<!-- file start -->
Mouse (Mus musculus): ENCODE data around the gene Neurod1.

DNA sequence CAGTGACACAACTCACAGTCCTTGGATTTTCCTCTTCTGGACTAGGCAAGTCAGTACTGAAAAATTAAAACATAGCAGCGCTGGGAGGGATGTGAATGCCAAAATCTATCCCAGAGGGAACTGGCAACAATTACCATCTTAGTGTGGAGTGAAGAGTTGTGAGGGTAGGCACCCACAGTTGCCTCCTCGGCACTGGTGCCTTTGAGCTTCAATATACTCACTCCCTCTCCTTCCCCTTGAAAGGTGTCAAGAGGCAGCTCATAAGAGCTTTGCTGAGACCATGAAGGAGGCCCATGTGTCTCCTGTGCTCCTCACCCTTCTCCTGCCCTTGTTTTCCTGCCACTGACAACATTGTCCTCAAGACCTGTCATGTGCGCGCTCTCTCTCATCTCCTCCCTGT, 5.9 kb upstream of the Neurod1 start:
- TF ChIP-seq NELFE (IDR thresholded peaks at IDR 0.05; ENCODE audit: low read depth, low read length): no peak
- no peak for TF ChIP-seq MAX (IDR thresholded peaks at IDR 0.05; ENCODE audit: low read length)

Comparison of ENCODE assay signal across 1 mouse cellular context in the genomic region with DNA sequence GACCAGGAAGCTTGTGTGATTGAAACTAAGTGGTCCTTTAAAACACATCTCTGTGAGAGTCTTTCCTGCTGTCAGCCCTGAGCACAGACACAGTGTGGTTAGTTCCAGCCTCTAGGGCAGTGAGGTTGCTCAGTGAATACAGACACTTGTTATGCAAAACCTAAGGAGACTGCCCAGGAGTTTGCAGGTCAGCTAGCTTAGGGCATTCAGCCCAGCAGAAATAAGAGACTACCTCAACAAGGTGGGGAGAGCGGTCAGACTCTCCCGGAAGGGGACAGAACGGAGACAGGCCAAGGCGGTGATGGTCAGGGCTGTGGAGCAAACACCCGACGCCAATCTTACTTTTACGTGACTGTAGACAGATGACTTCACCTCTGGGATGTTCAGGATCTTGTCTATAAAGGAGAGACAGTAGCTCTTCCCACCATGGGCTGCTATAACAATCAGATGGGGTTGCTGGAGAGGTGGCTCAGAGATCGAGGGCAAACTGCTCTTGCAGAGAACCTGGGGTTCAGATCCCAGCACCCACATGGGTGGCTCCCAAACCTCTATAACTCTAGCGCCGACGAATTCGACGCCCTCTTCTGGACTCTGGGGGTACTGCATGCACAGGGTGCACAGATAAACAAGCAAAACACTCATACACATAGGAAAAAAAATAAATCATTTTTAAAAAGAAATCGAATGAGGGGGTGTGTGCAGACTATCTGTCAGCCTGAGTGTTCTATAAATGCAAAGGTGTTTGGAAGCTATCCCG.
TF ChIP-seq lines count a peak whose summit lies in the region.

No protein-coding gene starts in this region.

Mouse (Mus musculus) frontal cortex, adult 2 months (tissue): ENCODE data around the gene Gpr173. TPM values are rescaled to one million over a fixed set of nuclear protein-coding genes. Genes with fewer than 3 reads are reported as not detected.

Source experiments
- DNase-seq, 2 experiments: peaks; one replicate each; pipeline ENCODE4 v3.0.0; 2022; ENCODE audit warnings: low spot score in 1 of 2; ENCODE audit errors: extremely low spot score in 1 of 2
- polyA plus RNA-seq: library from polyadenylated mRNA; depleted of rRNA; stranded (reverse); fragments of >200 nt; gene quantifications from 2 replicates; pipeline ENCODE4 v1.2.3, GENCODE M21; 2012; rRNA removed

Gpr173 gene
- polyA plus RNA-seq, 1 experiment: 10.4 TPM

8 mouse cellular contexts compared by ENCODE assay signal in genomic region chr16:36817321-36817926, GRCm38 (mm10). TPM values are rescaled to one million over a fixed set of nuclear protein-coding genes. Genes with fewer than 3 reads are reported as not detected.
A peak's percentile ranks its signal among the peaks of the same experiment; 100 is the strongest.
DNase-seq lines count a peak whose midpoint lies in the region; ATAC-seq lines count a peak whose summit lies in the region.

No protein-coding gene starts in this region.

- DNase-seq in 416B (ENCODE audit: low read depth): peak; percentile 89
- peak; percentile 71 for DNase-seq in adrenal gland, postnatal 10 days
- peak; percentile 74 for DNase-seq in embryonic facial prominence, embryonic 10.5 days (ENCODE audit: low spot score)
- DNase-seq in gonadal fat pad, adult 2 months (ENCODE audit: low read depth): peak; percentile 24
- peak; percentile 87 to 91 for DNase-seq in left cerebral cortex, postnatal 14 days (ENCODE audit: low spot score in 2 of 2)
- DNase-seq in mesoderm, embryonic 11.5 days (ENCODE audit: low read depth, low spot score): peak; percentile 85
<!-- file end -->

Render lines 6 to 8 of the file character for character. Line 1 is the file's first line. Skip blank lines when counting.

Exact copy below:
TF ChIP-seq lines count a peak whose summit lies in the region.

No protein-coding gene starts in this region.

Mouse (Mus musculus) frontal cortex, adult 2 months (tissue): ENCODE data around the gene Gpr173. TPM values are rescaled to one million over a fixed set of nuclear protein-coding genes. Genes with fewer than 3 reads are reported as not detected.